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Wash Day

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Wash Day

Artist: David Gilmour Blythe (American, 1815-1865)

Date: 1858 or 1859
Medium: Oil on canvas
Dimensions:
Overall: 17 1/2 x 13 1/4in. (44.5 x 33.7cm)
Signed: Lower right: "Blythe"
Credit Line: Museum Purchase with Funds from the Charles E. Merrill Trust
Object number: 73.113
Text Entries

David Gilmour Blythe grew up in East Liverpool, Ohio, and began his career as a self-taught itinerant portrait painter. In the mid-1850s he settled in Pittsburgh, Pennsylvania, where he found a vast reservoir of social ailments that he could draw upon for satirical genre subjects. Influenced by seventeenth-century Dutch and Flemish genre painting as well as by the English caricature tradition of Hogarth, Rowlandson, and Cruikshank, Blythe was as quick to burlesque the intemperances of the poor as he was to lampoon the pretensions of local politicians. His Protestant eye tended to equate the untidiness and corruption of the city with basic flaws in the moral universe. Yet on occasion, as in Wash Day, his paintings convey more a sense of pathos than of condemnation.(1)

In a cramped courtyard barren of all graces save sunlight, a woman and a small boy are attempting to do the laundry. Lifting her skirts above her knees, the woman stands in a wooden tub kneading the wash with her feet, While the boy rinses the clothes in a horse trough. The bright blues and reds of the garments—including several hung out to dry on nails on the back Wall—contrast sharply with the overall drabness of the yard, its deep shadows, and the darkened rooms beyond. A canary perches incongruously in a cage that hangs from a beam in the upper right corner.

Several of these motifs surface in other Blythe paintings—the cluttered “basement” setting, the urchin, and the water pump—all symbols of the disarray of urban life. More unusual is the image of a woman performing chores with her feet, which also appears in Blythe’s Kraut Making (North Carolina Museum of Art). Although portrayals of women engaged in domestic tasks are rare in pre-Civil War American genre painting (and almost nonexistent in the later nineteenth century), Tompkins H. Matteson,

Francis W. Edmonds, and, particularly, Lilly Martin Spencer explore the subject in the 1850s, usually with positive if humorous sentiments and always with the woman working with her hands. Blythe’s reference to older, European peasant work habits is deliberate; the bathetic rudeness of the as-yet-unassimilated immigrant is one of his pet social peeves.(2)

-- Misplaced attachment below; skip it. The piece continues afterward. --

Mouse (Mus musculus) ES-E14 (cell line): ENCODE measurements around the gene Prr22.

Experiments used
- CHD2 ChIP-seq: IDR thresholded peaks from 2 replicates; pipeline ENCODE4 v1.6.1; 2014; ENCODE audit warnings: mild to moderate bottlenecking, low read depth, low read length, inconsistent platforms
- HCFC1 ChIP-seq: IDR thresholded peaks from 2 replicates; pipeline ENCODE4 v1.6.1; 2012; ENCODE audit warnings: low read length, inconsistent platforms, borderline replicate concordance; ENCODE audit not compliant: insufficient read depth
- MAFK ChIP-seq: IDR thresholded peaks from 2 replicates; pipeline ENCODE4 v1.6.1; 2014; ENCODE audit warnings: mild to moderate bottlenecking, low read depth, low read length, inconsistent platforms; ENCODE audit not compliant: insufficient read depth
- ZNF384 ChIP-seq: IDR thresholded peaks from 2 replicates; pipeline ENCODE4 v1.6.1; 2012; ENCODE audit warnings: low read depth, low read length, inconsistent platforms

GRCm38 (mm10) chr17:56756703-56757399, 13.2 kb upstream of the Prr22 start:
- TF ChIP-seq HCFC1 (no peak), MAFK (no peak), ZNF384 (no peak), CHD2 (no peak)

The caged bird has other connotations. While pet birds appear with some frequency in eighteenth- and nineteenth-century European and American portraiture and genre painting, by the early 1850s, in the works of the British Pre-Raphaelites, the caged bird had come to represent the captive soul, imprisoned (as was its human female companion) in domestic servitude. Blythe, who was an avid borrower from the art of his contemporaries, almost certainly knew this symbolic reference, if only from popular prints or illustrations in periodicals.(3)

The Utica picture’s Baltimore provenance suggests that it was painted in 1858 or 1859 when, based on exhibition records and the provenance of other of the artist’s paintings, Blythe was working in Baltimore and Philadelphia. Its stylistic qualities—the treacly handling, rich notes of color, and mastery of chiaroscuro—also support this dating, when Blythe had reached maturity as a genre painter but before he turned to political satire, his preoccupation during the Civil War.(4)

 

Notes

1. For a general discussion of Blythe’s political and social attitudes, see Bruce W. Chambers, The World of David Giltnour Blythe, exhibition catalog (Washington, D.C.: National Collection of Fine Arts, 1980).

2. I would like to acknowledge the assistance of Elizabeth Johns in exploring the theme of women at work in nineteenth-century American genre painting.

3. On the caged bird as a Pre-Raphaelite motif, see Elaine Shefer, “Deverall, Rossetti, Siddal, and the Bird in the Cage,“ Art Bulletin, vol. 67 (September 1985)» PP- 437-48-

4. The painting bears an old label from J.J. Gillespie & Company, Blythe’s Pittsburgh dealer. The existence of this label does not preclude Blythe’s having sold the painting in Baltimore. On the other hand, all of the evidence that Blythe worked in Baltimore and Philadelphia in 1858-59 is circumstantial.

 

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